BODY WEIGHT TRAINING – Calisthenics VS Pole Fitness

For our second month’s focus on Body Weight Training - fitness disciplines much like Pole Fitness whereby you use your own body weight to get fit and strong - we take a look at Calisthenics with Tambe Joesha

Tambe Joesha FB cover


So, Tambe, how did you get into Calisthenics and what keeps you going?

The answer isn’t simply a digit, it’s all over the place. My Calisthenics journey is essentially broken up into three parts - each one separated by a good few years, and something I regret to this day, but I see all the years before December 2014 as build-up to what I do now.

Part 1 (2008) The Human Flag

It all started back in 2008. I was eighteen years old and I was just starting off on my path into parkour/free running. A friend and I were out on a run, trying to look for new spots that we could practice some moves. We were walking along train tracks back to our car when we spotted a random pole that was on the side of the tracks and my friend said “Why not try to flag it?”. As I am someone who will take up most challenges, I said “why the hell not”, although I knew he just wanted to see me fail for a laugh. Two seconds is all I managed that day but the fact that I could actually do a Human Flag blew both of our minds. A month later I was able to flagpole relatively easily. This is where chapter one of my Calisthenics journey ended and it wouldn’t continue for some time

Part 2 (2010) The Handstand

I saw someone on YouTube perform handstand push ups with a weighted vest on and I was in awe. This strength was something that I thought just wasn’t possible. I HAD to learn this. I HAD to get stronger. I wanted to overcome this challenge and so I set out on the path of learning to handstand – something I thought I’d never be able to do. The training for handstands was literally me walking into the lounge and each time I did, I would try to perform a handstand on the back of the leather couch we had. I remember the moment I got the balance right - I called every single available family member in to the lounge to show them. I was ecstatic!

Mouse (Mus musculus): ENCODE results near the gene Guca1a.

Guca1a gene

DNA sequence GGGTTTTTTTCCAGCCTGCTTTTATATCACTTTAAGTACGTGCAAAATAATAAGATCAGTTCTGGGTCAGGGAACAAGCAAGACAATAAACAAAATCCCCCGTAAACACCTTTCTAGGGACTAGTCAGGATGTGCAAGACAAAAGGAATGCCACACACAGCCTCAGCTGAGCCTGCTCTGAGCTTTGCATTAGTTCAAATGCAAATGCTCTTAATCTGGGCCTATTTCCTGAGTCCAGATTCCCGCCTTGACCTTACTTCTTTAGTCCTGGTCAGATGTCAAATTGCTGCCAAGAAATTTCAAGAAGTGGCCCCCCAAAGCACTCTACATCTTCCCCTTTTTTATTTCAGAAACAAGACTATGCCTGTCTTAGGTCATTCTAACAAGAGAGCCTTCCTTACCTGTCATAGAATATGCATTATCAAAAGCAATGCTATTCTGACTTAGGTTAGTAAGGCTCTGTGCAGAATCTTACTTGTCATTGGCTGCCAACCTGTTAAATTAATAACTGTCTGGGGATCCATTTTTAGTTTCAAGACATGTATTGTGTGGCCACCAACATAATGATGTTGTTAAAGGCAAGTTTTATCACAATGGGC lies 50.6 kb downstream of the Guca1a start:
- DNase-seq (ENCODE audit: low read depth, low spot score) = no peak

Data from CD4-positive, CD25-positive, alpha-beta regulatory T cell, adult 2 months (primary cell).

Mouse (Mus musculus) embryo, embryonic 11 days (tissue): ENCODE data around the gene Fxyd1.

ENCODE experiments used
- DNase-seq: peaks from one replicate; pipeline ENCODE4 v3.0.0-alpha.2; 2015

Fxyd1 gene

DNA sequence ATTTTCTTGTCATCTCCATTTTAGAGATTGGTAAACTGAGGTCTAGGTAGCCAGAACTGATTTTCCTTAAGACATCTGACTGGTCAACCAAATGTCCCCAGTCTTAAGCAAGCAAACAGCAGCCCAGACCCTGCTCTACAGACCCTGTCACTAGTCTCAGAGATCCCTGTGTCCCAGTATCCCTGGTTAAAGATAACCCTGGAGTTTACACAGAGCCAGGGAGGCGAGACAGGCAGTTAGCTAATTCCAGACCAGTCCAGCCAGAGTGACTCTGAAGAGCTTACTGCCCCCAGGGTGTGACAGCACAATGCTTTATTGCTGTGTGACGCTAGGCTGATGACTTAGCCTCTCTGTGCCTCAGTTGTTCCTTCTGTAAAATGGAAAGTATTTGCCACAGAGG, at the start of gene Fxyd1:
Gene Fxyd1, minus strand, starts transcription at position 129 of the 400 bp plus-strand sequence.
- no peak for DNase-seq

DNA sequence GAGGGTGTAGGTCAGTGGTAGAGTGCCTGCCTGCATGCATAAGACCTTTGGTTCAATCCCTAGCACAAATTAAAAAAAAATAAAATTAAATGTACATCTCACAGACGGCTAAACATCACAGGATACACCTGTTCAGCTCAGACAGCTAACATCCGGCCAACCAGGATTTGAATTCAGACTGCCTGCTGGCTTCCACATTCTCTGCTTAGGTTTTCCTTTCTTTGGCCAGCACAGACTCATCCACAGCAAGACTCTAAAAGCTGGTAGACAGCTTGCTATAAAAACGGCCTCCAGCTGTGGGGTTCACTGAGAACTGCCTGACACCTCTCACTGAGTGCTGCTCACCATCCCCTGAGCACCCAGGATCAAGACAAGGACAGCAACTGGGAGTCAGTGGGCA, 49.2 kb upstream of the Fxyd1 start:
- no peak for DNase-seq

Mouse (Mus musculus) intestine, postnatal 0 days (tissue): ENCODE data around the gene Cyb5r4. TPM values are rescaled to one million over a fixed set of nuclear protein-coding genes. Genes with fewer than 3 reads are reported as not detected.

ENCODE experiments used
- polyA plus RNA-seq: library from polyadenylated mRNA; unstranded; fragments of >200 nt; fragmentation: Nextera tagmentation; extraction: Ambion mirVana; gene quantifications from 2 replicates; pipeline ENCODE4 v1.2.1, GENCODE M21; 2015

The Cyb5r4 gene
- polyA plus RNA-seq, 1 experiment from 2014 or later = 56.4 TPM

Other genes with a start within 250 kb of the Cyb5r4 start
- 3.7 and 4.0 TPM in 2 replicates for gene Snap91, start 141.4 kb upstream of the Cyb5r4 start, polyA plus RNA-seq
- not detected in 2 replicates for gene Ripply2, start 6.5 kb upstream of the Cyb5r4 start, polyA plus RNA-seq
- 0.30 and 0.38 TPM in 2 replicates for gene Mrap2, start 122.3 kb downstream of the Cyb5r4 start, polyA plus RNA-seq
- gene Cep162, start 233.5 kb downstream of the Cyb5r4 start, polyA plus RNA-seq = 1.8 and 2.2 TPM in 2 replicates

Part 3 (2014/2015) – When Things Got Serious

I was on holiday during December 2014 until February 2015. While my family was away, I was pretty much home alone and it was then I decided that I might as well spend some time training down at the outdoor park. I had gotten my handstands strong. Weighted handstand push ups up to 32kgs were doable. I could do a few other basic body weight strength moves – back levers, front levers, weighted human flag poles etc. All the easy stuff. Muscle ups and the like, I was no-where near those. In those two months, I learned more than I had previously done in all the years from 2008 to 2014. That year I decided that I was going to test all my new moves and compete at the Calisthenics Nationals.

What keeps me going? The challenge, the love of movement and the growing interest of the sport. I love seeing new faces trying to progress and push themselves and so I need to try and keep on top of it as best I can. I just want to be stronger than I was last week. The challenge of learning new moves isn’t like weight lifting. It’s something that can take a year in the making and when you finally get it, there’s a rush of so many emotions and a sense of accomplishment that no other discipline will ever come close to.